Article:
A wondrous cross

IT’S the annual Cristo festival, traditionally held a fortnight before Good Friday. Jesus and his mother are escorted from the Church of Our Lady of Expectation into the warm evening sunshine. In preparation, evil spirits are banished to ensure their passage will not be hindered. In the old days, the population of the Alpujarran town of Orgiva would bang pots and pans to drive out malevolence. Nowadays, 455 kilograms of gunpowder is used. That’s nearly half a tonne of high explosives in the form of thousands of fireworks. It’s extremely effective . . .

The Holy Christ of Expiration and the Virgin of Sorrows are carried through the streets, commencing their tour at 6pm, escorted by the Legión Española and Guardia Civil. We watch as sorrow and love flow mingled down while the legionnaires entertain the crowds with gun displays. We watch some more, share a pizza with friends, and head for home at 11pm. Jesus and Mary are still touring the town and the fireworks exploding well into the early hours. It’s a long night. But when you’re confined to a church for most of the year, I suppose all the nights are long.

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16 thoughts on “A wondrous cross

  1. From the description and the photos there seem to be two differences between a Spanish festival and a British one: better weather and not a tombola in sight.

    I’ve seen other celebrations like these in Spain and Italy and the people on the march wear those long pointy hoods which always look a bit Satanic to me. Nice to see they include the goats.

    I’ve often wondered why those distinctive police hats are shaped the way they are: the ones with the flat panel at the back of the head.

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    1. Hi Chris. Actually, at the top of the town there was a funfair (three darts for a euro and air-rifles to shoot balloons) but we steered clear of that bit. To be truthful, we didn’t steer clear I just didn’t take any pictures. As for the pointed hats with eyeholes, I was fully expecting to see some because we’d been told that was part of the ritual – but there was nothing. A quick glance at Google suggests they come out during Holy Week, so there is time yet.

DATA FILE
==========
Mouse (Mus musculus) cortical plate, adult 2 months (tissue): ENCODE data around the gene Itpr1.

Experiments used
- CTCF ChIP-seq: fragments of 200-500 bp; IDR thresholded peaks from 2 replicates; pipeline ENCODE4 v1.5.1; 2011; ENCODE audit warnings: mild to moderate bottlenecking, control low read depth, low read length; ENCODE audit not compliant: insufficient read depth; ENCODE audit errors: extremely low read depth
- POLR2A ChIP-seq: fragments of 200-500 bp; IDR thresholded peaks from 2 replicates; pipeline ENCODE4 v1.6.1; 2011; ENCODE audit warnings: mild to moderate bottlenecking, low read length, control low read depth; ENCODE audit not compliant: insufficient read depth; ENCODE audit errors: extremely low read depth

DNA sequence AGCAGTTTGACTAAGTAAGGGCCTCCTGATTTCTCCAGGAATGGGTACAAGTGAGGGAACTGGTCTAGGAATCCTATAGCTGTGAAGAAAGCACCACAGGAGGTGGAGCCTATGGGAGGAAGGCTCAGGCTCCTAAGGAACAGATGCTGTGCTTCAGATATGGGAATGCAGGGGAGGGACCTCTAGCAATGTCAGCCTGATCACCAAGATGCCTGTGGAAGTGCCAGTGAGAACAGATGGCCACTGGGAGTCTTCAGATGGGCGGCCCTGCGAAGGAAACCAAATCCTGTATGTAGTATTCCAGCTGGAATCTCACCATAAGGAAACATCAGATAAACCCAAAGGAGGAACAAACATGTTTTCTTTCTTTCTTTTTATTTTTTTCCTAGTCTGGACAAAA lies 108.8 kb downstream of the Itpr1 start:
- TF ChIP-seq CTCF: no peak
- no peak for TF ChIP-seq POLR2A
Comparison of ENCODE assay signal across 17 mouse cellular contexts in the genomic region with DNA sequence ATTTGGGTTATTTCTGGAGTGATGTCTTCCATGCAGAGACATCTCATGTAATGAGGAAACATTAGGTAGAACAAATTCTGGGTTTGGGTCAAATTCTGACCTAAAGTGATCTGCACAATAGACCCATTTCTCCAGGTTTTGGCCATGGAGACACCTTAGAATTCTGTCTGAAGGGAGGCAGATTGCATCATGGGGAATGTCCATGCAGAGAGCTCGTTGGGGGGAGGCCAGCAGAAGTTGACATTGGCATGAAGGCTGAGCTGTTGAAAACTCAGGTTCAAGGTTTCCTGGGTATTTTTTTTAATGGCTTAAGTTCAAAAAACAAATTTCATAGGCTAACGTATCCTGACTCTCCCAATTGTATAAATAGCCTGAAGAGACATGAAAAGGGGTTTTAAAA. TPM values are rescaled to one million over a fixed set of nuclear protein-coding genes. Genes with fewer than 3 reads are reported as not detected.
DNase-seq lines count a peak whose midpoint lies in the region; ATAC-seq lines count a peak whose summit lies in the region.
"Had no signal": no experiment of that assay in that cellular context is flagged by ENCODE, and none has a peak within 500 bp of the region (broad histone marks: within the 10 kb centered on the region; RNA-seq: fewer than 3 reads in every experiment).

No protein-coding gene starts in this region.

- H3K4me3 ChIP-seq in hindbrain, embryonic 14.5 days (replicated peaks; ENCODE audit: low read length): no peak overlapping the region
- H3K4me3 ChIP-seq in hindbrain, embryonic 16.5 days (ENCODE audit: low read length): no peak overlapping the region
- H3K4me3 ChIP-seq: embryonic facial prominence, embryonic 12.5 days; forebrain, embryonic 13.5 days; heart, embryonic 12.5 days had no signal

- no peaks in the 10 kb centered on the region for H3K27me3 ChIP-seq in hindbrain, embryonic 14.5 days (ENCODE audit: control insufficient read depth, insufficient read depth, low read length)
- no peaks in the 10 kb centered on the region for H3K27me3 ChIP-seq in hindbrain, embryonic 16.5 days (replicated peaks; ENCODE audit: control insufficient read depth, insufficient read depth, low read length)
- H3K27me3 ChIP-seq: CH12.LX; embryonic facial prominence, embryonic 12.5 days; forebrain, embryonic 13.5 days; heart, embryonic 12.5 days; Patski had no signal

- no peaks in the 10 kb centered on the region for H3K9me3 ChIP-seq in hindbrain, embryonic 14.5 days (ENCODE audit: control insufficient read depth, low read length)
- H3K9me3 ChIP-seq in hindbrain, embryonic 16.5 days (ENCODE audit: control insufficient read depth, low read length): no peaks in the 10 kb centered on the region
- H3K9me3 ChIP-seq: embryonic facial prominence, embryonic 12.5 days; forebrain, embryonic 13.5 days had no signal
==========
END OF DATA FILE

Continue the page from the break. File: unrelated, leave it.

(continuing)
The tricorn hats worn by the guardia were once part of the day-to-day uniform but are nowadays reserved for dress occasions. I don’t know what they are made from but they look pretty hard. Standard issue these days are baseball caps or those fore-and-aft caps British airmen used to wear.
      All the best, Alen

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    1. Hi Kim, yes you can’t beat a religious parade. What made me slightly uneasy was the very obvious military presence. But there is usually a strong military presence at most high-profile C of E ceremonies, and we tend to take that for granted.
      Cheers, Alen

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  2. Having planned to abandon Britain like the proverbial shot the moment the Lottery win kicks in (nothing like having realistic goals and plans, eh?) with Mallorca or Barcelona as the preferred initial destination, pieces like this do give me pause to think that there may be a slight disconnect between my atheism and a staunchly Catholic country…

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    1. Funnily enough, Martin, other than the occasional high-profile festival such as this one, there is very little visible religion in Spain. A 2011 survey of Christians who said they attend church at least once a week put the UK on twenty per cent and Spain on nineteen. Ireland and Poland were on 51 and 48 per cent respectively. I shall reserve a beach lounger with your name on it!
      Alen

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    1. Hi Carol. Travels with a Donkey is my favourite book ever. I’ve read it four or five times over the years. But no, Orgiva is not in the Cevennes, but the landscape is very similar.
      The goat was the most patient goat in the world. It coped with the fireworks better than most of the people.
      Cheers, Alen

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        1. Different times, Carol. We were just talking today about how, when I was a child, people thought nothing of drowning a litter of kittens in the dolly tub. Wouldn’t happen nowadays.

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